A nurse at Wellington Hospital is revealing what life is like on the ward, amid pressure from the growing number of sick people needing treatment.
Ruth, whose last name RNZ has agreed not to use, knows nurses who have already left this year – and she is thinking of joining them.
This comes as the hospital defers most non-urgent care and planned surgeries and the DHB pays for GP appointments to divert people from its busy emergency department.
Winter illness has meant an influx of patients, there has been an increase in people arriving at the ED and nurses are getting sick too.
“We’re working very long hours just to keep the place running. We’re working over and above our normal FTE [fulltime equivalent] hours, coming in early to sort of cover a very, very busy night shift.
“We are going without meal breaks, trying to manage patient complexities, just under mounting pressure to get people in,” Ruth said.
Ruth has been in nursing for 30 years. Asked if the current pressure made her question her job, Ruth said it did.
“Absolutely it does. It’s relentless,”
“It is pretty desperate. There is a lot of very tired burnt out nurses. It’s very challenging coming to work,” she said.
The real pressure point is the hospital’s emergency department. Wellington ED is seeing an average 175 presentations per day.
“So ED are the ones that have got the pressure and people waiting in the corridors. The wards are probably struggling to get patients fit to go home and then to be able to pull the patients from ED,” Ruth said.
Last month, aged care provider Enliven warned that its nursing shortage would see residents in need of high-level care moved between rest homes or into public hospitals.
The Aged Care Association knew of 70 empty beds in Wellington aged care facilities.
Ruth said that was adding to the problem.
“So we’ve got patients waiting in the hospital to go into a rest home and there’s no facility and not enough nurses in the rest homes to take them. That also occupies a number of beds where we can’t put acutes into them,” she said.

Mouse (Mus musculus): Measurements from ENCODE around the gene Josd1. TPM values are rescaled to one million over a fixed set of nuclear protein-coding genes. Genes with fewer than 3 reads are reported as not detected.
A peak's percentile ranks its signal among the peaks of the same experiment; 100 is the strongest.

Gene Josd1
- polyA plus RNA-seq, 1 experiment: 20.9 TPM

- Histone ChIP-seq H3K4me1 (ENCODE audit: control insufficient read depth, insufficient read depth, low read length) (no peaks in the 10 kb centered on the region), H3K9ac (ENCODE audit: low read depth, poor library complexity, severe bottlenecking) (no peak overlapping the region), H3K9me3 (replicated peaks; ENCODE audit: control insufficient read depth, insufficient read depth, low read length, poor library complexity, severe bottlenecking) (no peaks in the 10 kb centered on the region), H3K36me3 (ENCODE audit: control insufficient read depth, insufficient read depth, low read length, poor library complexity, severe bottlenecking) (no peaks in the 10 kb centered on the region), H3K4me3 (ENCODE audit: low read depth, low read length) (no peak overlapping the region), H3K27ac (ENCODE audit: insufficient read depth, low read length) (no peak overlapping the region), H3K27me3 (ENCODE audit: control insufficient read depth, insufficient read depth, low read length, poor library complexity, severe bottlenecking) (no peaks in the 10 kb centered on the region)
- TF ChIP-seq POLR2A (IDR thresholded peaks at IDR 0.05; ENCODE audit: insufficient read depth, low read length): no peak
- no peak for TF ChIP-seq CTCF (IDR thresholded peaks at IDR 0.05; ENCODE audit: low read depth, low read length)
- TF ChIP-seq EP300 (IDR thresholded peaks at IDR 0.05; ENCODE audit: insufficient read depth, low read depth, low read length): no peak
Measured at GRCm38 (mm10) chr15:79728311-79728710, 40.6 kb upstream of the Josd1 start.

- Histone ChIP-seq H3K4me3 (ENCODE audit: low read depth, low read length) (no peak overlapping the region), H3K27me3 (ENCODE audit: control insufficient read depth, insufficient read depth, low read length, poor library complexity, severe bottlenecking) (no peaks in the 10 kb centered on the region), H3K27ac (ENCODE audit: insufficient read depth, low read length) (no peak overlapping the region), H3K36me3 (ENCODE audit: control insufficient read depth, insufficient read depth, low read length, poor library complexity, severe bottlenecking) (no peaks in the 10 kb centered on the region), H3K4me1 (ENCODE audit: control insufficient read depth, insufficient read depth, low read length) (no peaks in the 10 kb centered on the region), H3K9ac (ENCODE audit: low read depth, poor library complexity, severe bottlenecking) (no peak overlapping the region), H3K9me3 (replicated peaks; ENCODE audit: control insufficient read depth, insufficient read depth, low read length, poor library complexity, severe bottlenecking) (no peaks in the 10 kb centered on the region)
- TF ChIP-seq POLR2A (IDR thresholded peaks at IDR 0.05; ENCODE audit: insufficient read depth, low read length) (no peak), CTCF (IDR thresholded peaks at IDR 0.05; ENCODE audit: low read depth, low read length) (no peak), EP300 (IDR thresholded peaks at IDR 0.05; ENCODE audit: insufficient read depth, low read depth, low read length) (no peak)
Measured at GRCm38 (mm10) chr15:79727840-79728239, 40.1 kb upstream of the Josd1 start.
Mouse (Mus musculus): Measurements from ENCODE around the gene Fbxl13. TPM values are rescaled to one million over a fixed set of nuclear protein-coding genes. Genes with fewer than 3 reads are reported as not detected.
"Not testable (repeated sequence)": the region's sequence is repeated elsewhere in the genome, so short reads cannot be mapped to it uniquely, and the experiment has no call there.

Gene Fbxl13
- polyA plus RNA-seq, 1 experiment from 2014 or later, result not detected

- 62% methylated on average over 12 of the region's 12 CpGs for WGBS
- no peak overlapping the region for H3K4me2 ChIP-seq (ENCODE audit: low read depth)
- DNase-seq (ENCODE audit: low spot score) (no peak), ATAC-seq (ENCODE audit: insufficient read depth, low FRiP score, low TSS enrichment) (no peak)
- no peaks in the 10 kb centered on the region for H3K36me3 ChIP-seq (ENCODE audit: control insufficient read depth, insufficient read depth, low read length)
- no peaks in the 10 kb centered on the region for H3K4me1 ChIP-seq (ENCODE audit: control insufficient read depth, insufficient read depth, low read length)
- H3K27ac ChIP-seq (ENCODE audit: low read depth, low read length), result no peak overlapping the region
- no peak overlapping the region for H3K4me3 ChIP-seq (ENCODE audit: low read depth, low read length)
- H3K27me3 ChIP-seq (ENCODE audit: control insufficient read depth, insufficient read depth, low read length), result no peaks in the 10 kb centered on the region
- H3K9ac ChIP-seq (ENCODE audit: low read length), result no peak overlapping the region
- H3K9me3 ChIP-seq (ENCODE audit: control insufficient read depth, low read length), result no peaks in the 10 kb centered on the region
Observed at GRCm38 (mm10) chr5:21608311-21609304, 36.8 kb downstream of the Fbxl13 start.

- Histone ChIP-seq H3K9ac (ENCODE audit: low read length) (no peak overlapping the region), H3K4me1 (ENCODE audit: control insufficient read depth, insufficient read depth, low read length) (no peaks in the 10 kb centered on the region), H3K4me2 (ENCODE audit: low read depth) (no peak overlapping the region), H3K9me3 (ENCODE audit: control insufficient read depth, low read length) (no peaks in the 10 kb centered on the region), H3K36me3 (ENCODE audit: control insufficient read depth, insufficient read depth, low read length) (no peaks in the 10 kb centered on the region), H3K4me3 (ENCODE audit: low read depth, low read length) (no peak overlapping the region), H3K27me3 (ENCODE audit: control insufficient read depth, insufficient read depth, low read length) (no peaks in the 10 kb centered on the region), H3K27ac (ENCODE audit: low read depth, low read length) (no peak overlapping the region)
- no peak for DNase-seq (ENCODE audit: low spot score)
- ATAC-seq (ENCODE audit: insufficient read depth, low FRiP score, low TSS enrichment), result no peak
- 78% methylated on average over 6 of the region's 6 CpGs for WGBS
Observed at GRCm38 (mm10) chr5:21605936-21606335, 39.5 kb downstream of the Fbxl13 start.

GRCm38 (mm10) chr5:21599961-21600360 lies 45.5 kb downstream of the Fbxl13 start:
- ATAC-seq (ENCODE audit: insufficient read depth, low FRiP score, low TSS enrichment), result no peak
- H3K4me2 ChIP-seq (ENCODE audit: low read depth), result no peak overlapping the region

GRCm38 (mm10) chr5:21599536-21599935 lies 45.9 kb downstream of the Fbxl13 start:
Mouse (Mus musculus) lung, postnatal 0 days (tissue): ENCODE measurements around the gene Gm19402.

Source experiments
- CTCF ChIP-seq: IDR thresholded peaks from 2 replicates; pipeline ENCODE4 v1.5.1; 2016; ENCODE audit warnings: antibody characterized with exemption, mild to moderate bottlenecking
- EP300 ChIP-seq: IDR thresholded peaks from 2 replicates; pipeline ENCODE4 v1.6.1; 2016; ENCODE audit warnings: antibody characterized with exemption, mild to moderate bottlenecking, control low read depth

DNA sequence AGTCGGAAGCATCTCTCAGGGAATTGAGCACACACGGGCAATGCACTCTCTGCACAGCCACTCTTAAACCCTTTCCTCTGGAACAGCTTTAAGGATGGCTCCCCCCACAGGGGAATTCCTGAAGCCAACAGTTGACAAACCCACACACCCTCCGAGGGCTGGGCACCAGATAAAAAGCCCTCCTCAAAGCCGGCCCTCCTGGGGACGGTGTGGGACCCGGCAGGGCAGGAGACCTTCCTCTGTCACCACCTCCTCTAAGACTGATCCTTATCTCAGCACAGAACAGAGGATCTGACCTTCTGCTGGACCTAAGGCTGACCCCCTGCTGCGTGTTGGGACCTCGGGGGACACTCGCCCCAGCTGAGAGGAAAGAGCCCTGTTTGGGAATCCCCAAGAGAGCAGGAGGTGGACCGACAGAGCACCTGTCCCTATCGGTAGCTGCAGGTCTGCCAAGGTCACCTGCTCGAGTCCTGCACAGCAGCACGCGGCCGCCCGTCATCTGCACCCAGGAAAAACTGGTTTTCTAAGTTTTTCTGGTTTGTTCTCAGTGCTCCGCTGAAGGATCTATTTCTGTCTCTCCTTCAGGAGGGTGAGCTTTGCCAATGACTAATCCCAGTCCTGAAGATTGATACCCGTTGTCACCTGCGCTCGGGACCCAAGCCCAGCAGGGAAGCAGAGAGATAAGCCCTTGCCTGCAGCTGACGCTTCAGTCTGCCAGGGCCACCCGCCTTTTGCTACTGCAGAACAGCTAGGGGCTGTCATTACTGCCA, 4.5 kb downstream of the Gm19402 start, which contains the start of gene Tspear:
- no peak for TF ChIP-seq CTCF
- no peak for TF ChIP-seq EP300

Ruth knows of between 12 and 14 nurses who have left their jobs this year.
Nurses union kaiwhakahaere Kerri Nuku warned of an exodus of nurses from Wellington and from other centres around the country.
“We’re hearing every day of nurses that are choosing to leave. Some of them are chasing the money to go to Australia, some have got opportunities elsewhere but we have also got nurses that are tired and want to leave,” Nuku said.
She said pressure on the health system had hit a crisis point. Executive director of the union for salaried medical specialists (ASMS) Sarah Dalton said doctors agreed.
“Our members, who are senior doctors and specialist hospital doctors, share the concerns that a number of nurses have expressed. It is increasingly becoming somewhat unsafe both for staff and patients,” Dalton said.
Capital and Coast DHB said it took the health and wellbeing of staff extremely seriously and was working to ease pressure.
“[We] acknowledge the significant pressure that our staff are under and the impact this can have on job satisfaction .We continue to work with them and our union partners to consider options to help ease that pressure,” chief medical officer John Tait said in a statement.
On Friday, district health boards disappear and Health NZ takes over.
Wellington Hospital nurse Ruth was not expecting much to change.
“… nothing will really change for us on the ground level … we will continue as we are,” she said.